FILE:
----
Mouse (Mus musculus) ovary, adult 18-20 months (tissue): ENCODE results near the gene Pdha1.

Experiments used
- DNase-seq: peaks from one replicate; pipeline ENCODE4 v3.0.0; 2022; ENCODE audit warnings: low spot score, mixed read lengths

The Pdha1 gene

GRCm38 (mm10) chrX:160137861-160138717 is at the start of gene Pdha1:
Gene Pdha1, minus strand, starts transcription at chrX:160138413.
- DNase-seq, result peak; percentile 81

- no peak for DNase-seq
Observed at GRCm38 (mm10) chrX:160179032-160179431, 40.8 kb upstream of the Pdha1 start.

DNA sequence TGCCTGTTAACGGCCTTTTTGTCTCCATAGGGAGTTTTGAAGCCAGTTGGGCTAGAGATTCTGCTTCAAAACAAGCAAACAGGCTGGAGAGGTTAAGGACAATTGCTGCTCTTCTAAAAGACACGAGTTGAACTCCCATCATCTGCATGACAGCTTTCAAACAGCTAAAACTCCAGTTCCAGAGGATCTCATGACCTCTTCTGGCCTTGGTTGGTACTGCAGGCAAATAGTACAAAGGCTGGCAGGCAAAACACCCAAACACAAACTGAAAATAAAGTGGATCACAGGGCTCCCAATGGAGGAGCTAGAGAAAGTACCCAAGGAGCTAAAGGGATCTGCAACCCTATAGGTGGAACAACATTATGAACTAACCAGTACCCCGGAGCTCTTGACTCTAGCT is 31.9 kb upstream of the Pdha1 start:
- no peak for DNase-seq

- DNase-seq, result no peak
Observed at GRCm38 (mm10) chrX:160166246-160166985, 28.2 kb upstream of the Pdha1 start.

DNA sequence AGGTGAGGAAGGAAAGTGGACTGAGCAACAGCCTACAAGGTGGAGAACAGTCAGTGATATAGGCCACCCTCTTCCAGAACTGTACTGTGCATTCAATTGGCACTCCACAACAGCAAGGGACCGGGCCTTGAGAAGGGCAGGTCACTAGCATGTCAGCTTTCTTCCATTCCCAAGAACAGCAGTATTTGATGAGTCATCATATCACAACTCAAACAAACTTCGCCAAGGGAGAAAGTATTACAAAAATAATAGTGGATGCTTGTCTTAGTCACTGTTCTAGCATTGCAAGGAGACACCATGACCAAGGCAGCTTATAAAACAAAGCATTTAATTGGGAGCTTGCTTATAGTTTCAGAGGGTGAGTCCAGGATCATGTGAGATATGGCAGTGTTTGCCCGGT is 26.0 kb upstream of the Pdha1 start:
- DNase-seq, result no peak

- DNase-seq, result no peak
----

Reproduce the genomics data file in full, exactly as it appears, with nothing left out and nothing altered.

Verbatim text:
Mouse (Mus musculus) ovary, adult 18-20 months (tissue): ENCODE results near the gene Pdha1.

Experiments used
- DNase-seq: peaks from one replicate; pipeline ENCODE4 v3.0.0; 2022; ENCODE audit warnings: low spot score, mixed read lengths

The Pdha1 gene

GRCm38 (mm10) chrX:160137861-160138717 is at the start of gene Pdha1:
Gene Pdha1, minus strand, starts transcription at chrX:160138413.
- DNase-seq, result peak; percentile 81

- no peak for DNase-seq
Observed at GRCm38 (mm10) chrX:160179032-160179431, 40.8 kb upstream of the Pdha1 start.

DNA sequence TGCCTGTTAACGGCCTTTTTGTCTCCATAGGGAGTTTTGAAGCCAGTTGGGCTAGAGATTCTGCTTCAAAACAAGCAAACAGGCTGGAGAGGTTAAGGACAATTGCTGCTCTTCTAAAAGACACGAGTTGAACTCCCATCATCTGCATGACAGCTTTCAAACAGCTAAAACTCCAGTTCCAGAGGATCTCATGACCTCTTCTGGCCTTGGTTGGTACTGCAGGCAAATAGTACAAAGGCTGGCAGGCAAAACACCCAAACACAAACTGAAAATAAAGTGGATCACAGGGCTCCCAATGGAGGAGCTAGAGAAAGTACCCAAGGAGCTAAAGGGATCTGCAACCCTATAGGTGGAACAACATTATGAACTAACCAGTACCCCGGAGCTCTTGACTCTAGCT is 31.9 kb upstream of the Pdha1 start:
- no peak for DNase-seq

- DNase-seq, result no peak
Observed at GRCm38 (mm10) chrX:160166246-160166985, 28.2 kb upstream of the Pdha1 start.

DNA sequence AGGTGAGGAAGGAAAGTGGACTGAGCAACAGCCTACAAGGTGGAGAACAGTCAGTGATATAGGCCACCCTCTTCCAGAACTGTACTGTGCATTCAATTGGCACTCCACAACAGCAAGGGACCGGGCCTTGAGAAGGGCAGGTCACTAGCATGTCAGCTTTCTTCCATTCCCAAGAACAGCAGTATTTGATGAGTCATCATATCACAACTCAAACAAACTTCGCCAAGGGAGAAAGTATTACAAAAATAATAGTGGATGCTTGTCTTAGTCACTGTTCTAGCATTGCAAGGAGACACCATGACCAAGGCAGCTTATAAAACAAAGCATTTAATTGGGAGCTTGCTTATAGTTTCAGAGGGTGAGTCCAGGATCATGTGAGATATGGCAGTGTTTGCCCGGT is 26.0 kb upstream of the Pdha1 start:
- DNase-seq, result no peak

- DNase-seq, result no peak